Topic: Describe a time you missed an important appointment for something
You should say:
– What is that occasion
– How important it was
– Why did you miss it
There is a saying goes “Time is what we want most, but what we use worst”. I still did not understand the message behind this saying to the fullest until the time it cost me an arm and leg paying for the wastage of time. I missed a final interview for my dream job due to not planning time carefully. After putting so many efforts to prove myself through many tough challenges from the recruiter, I was selected for the final interview with the line manager to whom I was supposed to directly report to if I was the one chosen. However, the interview took place at another city and I had no choice but resorted to flying there. Everything would have been perfect if I had chosen to get on board just one hour earlier. But things, unfortunately, didn’t go like that. I was missed to take the traffic condition of that city into serious consideration. Although congestion is a prevalent scenario in that city, I failed to add more time for the transportation and got to the interviewing site 45 minutes late. Despite the fact that I was still given the opportunity to talk with the Recruitment board, they indeed didn’t show much interest in my part and just asked some questions for simplicity’s sake. There was absolutely no excuse for a mistake and my dream job just slipped away right in front of my eyes. It took me almost a month berating myself for being careless in such an integral event. However, it also opened my eyes to a precious lesson in life. That is extra careful whenever you do anything, the real trouble is you think you have time. Time is free for everyone but you have to use every moment in the smartest way since once it’s gone, you will never be able to take it back at any price.
QUESTIONS FOR PART 3
1. How often do you make appointments?
I think it depends on what I have to do at the time. For example, when I was a first-year student, I didn’t have a part-time job, nor did I join any clubs at university, so I didn’t have to make many appointments. But 2 years later when I became a member of the Marketing Club, I had to make appointments every week for club meetings or my own department’s meetings.
2. Is it important to be punctual in your country?
Yes, of course, it is, but most of the time, people just don’t realize the importance of being punctual. When someone is late for an appointment, they’re hardly judged because it’s most likely that other people are late too. And gradually, one just forgets the importance of punctuality and starts to think that being late is normal until one has a taste of one’s own medicine.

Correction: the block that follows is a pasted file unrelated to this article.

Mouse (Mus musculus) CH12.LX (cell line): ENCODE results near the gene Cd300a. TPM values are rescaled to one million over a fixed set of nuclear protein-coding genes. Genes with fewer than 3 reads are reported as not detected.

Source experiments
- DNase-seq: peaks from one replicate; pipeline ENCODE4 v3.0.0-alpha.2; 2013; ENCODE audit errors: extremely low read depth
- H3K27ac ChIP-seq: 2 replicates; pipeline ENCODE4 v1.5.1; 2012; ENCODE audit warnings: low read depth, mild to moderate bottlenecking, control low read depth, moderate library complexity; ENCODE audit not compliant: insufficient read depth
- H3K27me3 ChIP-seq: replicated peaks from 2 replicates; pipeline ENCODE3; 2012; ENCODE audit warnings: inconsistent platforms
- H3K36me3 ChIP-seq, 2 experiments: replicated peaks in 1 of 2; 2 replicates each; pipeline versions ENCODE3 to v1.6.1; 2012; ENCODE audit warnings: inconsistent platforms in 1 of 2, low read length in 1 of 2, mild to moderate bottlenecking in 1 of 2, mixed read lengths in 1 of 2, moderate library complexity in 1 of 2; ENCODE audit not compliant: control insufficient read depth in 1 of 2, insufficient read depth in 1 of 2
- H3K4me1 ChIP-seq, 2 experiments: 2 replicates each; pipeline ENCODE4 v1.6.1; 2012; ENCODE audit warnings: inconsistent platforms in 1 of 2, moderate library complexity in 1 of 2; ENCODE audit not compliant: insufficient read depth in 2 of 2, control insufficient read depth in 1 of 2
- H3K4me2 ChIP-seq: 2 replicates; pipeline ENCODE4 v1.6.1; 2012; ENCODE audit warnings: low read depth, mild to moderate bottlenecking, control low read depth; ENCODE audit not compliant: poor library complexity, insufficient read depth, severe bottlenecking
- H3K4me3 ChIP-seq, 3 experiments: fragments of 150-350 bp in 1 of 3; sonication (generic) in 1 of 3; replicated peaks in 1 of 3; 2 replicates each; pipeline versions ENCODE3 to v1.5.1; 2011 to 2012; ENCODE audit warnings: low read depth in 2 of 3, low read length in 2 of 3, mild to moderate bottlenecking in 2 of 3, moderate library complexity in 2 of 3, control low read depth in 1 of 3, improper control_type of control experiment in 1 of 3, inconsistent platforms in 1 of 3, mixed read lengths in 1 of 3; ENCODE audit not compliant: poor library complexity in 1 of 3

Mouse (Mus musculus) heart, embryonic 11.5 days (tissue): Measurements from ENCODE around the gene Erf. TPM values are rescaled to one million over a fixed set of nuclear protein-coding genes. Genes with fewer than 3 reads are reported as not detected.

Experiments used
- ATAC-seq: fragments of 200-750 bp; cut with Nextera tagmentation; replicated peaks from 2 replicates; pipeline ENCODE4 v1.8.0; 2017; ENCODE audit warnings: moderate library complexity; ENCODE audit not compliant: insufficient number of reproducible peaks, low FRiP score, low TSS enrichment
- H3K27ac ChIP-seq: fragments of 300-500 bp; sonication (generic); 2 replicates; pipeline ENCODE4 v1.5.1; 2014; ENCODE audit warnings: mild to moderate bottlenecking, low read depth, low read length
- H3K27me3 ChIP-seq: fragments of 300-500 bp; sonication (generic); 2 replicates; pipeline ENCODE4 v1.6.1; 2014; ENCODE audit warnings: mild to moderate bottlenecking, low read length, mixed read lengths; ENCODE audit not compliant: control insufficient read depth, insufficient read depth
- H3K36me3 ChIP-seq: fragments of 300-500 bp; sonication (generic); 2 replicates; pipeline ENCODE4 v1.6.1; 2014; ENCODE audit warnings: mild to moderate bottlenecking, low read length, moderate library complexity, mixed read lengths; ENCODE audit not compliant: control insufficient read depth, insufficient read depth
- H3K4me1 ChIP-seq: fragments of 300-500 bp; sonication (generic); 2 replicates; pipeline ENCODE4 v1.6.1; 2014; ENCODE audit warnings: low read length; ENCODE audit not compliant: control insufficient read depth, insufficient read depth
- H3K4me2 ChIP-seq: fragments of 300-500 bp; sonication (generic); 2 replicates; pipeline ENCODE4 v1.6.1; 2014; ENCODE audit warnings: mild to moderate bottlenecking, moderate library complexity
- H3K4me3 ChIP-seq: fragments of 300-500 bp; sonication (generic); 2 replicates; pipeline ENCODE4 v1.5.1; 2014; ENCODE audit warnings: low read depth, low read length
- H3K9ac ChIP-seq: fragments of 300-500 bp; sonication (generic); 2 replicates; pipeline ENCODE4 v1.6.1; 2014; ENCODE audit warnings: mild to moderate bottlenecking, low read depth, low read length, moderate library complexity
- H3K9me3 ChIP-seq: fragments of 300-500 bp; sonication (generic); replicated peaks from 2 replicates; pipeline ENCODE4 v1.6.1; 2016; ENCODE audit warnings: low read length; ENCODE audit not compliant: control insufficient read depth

3. Is it easy to make an appointment in your country?
Well, it depends on the type of people you’re making appointments with, and sometimes your social class as well. For example, if you’re an ordinary person and you need to schedule an appointment with a top business executive, the process is gonna be long and hard and the chances are that you won’t be able to meet him at all. Like you have to get through to his secretary first and that secretary will have to squeeze you in a time slot when the businessman has no schedule. But it’s a different case if you’re an important partner or major client of that company, and then of course the process will be much easier.
To judge [v] to express a bad opinion of someone’s behaviour, often because you think you are better than them:
e.g. You have no right to judge other people because of what they look like or what they believe.
Punctuality [n] the fact of happening or doing something at the agreed or correct time and not being late
e.g. He insists on regular attendance and punctuality.
A taste of one’s own medicine [idiom] the same bad treatment that you have given to others
e.g. Let the bully have a taste of his own medicine.
Social class [expression] position in the society:
e.g. People tend to judge each other based on their social class.
Get through (to smb) [phrasal verb] make contact with somebody by phone:
e.g. I couldn’t get through to him, his phone was always busy.
Squeeze smb/smt in [phrasal verb] to give time to somebody/something, although you’re very busy:
e.g. If you come this afternoon, the doctor will try to squeeze you in.